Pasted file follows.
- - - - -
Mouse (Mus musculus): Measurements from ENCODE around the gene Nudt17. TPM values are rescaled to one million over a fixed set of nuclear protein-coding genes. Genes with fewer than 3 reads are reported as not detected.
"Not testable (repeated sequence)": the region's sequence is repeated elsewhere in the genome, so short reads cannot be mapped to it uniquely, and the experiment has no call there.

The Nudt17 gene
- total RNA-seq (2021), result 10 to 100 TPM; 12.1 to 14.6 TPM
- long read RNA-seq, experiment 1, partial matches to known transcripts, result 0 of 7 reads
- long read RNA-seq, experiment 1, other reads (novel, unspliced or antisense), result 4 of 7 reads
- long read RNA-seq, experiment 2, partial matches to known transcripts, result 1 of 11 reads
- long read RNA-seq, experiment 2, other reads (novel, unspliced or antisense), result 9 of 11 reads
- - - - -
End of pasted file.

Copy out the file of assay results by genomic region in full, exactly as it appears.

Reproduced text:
Mouse (Mus musculus): Measurements from ENCODE around the gene Nudt17. TPM values are rescaled to one million over a fixed set of nuclear protein-coding genes. Genes with fewer than 3 reads are reported as not detected.
"Not testable (repeated sequence)": the region's sequence is repeated elsewhere in the genome, so short reads cannot be mapped to it uniquely, and the experiment has no call there.

The Nudt17 gene
- total RNA-seq (2021), result 10 to 100 TPM; 12.1 to 14.6 TPM
- long read RNA-seq, experiment 1, partial matches to known transcripts, result 0 of 7 reads
- long read RNA-seq, experiment 1, other reads (novel, unspliced or antisense), result 4 of 7 reads
- long read RNA-seq, experiment 2, partial matches to known transcripts, result 1 of 11 reads
- long read RNA-seq, experiment 2, other reads (novel, unspliced or antisense), result 9 of 11 reads